The Camp On Blood Island (1958 United Kingdom)

Camp-on-Blood-Island-hammer-horror-films-830817_501_383Dig the poster above. Back in the days when they were worth looking at. I love this film. Its really sweet in an old-fashioned, British way. By that I also mean to warn any future viewer to not expect to see Japanese actors actually playing the Japanese roles. This was Hammer Studios after all and their budgets barely even allowed for toilet paper on the set. [Read more…]


STALINGRAD (Antony Beevor)

Children’s_Dance_fountain_in_Stalingrad,_23_August_1942“I admit I find Beevor a bit lightweight,” says Martin in the TV comedy Peep Show. “Yeah, he’s rubbish” Mark agrees, in shock. Martin continues: “he’s fine for an overview.” Mark can’t help himself now. “Yeah, I read him just for the overview. I get the detail elsewhere.” Many a word said in jest, but I didn’t expect these ones to be so true. You see, this author is an English public schoolboy. He was educated at Winchester and Sandhurst so he’s one of the Establishment. The doors of the publishing world are always open to his entitled kind. There will be no rebellious David Irving–type surprises here.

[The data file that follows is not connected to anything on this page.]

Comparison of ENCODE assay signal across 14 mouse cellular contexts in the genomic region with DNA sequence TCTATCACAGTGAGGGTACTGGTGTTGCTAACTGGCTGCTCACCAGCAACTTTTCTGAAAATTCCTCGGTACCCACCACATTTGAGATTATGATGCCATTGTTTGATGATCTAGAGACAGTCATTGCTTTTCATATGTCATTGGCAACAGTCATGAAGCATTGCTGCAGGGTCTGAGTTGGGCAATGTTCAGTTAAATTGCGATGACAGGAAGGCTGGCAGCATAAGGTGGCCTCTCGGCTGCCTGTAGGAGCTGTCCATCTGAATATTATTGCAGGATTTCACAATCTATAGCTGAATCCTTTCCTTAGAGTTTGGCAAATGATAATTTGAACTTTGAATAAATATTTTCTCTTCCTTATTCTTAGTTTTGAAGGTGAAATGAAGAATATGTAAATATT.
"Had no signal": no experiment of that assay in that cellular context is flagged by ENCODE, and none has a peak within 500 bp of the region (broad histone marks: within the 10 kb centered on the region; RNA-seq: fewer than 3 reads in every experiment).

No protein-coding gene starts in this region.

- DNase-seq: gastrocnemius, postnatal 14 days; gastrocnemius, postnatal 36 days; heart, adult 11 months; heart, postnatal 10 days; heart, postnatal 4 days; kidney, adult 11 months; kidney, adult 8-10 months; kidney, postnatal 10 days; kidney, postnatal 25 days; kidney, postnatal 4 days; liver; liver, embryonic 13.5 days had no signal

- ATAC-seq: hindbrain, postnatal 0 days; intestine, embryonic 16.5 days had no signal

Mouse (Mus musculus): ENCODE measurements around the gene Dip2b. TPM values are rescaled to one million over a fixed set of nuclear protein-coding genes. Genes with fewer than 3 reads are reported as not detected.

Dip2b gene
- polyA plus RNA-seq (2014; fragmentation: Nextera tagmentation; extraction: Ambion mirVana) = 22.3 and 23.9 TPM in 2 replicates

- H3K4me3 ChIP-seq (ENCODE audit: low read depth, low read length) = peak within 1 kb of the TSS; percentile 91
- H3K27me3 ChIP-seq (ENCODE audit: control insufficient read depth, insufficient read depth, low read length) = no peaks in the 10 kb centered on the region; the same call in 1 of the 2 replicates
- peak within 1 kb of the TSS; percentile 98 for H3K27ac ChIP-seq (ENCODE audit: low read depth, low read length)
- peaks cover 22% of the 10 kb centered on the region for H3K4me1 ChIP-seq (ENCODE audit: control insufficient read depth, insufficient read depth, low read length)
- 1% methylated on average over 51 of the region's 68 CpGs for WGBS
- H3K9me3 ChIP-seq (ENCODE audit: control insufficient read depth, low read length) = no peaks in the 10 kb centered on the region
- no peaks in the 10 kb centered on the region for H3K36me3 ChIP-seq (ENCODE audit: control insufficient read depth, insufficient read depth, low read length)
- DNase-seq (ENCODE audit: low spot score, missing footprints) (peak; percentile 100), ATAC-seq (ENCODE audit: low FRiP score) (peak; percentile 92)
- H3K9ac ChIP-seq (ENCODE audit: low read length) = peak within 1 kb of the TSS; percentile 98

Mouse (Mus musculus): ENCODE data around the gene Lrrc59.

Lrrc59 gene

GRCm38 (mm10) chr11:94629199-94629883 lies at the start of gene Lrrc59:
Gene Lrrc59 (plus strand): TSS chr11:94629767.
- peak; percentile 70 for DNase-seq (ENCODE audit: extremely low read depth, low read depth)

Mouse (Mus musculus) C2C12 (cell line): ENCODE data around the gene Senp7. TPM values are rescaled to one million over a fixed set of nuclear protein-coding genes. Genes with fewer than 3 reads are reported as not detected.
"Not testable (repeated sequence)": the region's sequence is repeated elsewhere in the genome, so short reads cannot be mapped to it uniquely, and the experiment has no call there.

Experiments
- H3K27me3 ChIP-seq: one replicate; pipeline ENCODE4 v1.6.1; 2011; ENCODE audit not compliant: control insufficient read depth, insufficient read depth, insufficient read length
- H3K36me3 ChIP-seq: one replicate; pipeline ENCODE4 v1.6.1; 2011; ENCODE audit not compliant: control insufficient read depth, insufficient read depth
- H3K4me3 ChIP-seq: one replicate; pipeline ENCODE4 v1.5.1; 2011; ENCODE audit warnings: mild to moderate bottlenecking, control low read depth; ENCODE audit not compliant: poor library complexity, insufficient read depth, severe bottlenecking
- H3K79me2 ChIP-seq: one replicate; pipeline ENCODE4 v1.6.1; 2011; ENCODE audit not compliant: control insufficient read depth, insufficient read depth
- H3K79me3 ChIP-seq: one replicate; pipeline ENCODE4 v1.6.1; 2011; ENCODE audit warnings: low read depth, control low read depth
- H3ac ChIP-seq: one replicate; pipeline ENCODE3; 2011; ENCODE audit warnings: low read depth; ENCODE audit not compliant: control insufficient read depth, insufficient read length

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Where Eagles Dare (1968 Britain)

500px-Where_eagles_dare4This is typical Alistair MacLean, with all the plot twists and set ups that are completely unbelievable, but if you are not expecting anything more it is one of the most enjoyable action flicks of that era. The Ron Goodwin score, very Shostakovitch in tone, is one of the most exhilarating while the sullen dark cinematography adds the atmosphere. [Read more…]

THE NIGHT WATCH (Sarah Waters)

41DEFkZMC4L._SX318_BO1,204,203,200_The story is told in three parts, starting with 1947 and finishing with 1941, so you are starting in the middle. As this novel is character driven, the book isn’t about what will happen (which is what plot-driven books are all about) and tying up loose ends; Waters is concerned with what has happened.
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